Effective ministry starts with being relational. That’s why the United Methodist Communications (UMCom) Relationship Team is dedicated to connecting people. The team serves as ambassadors who connect with the U.S. and Central Conferences of The United Methodist Church.
“Nothing happens outside of a relationship," says the Rev. Gary Henderson, who leads the team. "As we do web ministry, marketing, training … none of that happens outside of relationships. And when you connect with people, you can connect them to where they will best be served and will best serve. We may have the best product, the best message, the best thing, but unless we are connected relationally, it makes communication really difficult.
"One of the quotes I use the most is, 'Where there is no communication, there is no community,' and that's what my team seeks to do - create community in order to make disciples of Jesus Christ," adds Henderson.
Connecting and being relational takes work in understanding the culture and the way people and communities interact with each other. A good example of this is the work that UMCom is doing in countries in Africa. "You don't just show up and say, 'let's get some work done.' Africa is a more protocol-sensitive environment than the United States,” said Henderson. “So you show up to meet the right people, being sensitive to protocol."
In any culture, one thing Henderson says is key is listening. Listening is key to understanding, and understanding is key to being able to learn how to minister effectively.
"From a listening place, we are able to learn, have authentic conversations and find out what is happening in that geographical area. From that, we are able to better understand the climate culturally and the needs. Understanding gleaned from listening leads our team to connect to the possibilities we may be able to offer."
Sometimes a visit to a specific area doesn't result in immediate action. "Asia is a good example," recalls Henderson. "I showed up to Asia just to listen. Then from that listening, I reported back to the team in the United States, and we were able to find out what we could offer and how best to go about helping this area."
But showing up is essential in itself.
"A large part of this is a 'ministry of presence,' being present makes a big difference around the globe. Being present says 'you matter,'” said Henderson, who has traveled to more than 100 countries. “Sometimes we spend more time traveling to a destination than we spend there, but it all says 'you matter.' When someone from our team visits these places across the globe, it makes a huge difference because it makes these conferences feel seen - and they are."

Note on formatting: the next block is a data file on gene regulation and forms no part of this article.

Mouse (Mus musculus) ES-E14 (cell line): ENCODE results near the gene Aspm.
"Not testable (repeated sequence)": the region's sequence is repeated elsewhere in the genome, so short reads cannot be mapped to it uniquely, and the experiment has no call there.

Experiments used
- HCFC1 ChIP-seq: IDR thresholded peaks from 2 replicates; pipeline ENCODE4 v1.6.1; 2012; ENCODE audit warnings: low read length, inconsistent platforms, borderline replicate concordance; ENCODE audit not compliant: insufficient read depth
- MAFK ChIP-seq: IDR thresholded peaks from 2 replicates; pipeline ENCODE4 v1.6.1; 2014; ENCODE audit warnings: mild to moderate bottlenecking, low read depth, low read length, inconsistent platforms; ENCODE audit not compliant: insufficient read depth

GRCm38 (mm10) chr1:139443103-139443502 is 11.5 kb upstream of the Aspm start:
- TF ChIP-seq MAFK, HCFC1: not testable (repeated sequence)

A member of the General Commission on Communication from the Philippines Central Conference, Reiner Puno echoes that viewpoint. "As a member of the board of UMCom, I am exposed to the general church and, at the same time, part of the central conference,” said Puno. “I clearly see the importance of the connectional church and the dynamics between our general church, all the way to my own local church. I truly appreciate the connectionalism of our church structure. And as I am also part of UMC institutions in the Philippines, I appreciate how our Central Conference institutions connect with the general agencies of the UMC."
Listening, understanding, and building relationships all have one thing in common: PEOPLE. And that, Henderson says, is the best part of his job, to see the people connecting to the work The United Methodist Church does.
"I really am a people person," Henderson says. "I love the interaction with the people, and learning from people. I enjoy the cultural variety; it's just amazing. I've never met a stranger – from a different culture or a different country – I just feel at home. To see the connection to the people and the impact of the communications ministry we do, firsthand in any language, and how it often is transformational in people's lives is wonderful."
*Aaron Crisler is a senior public relations specialist at United Methodist Communications.
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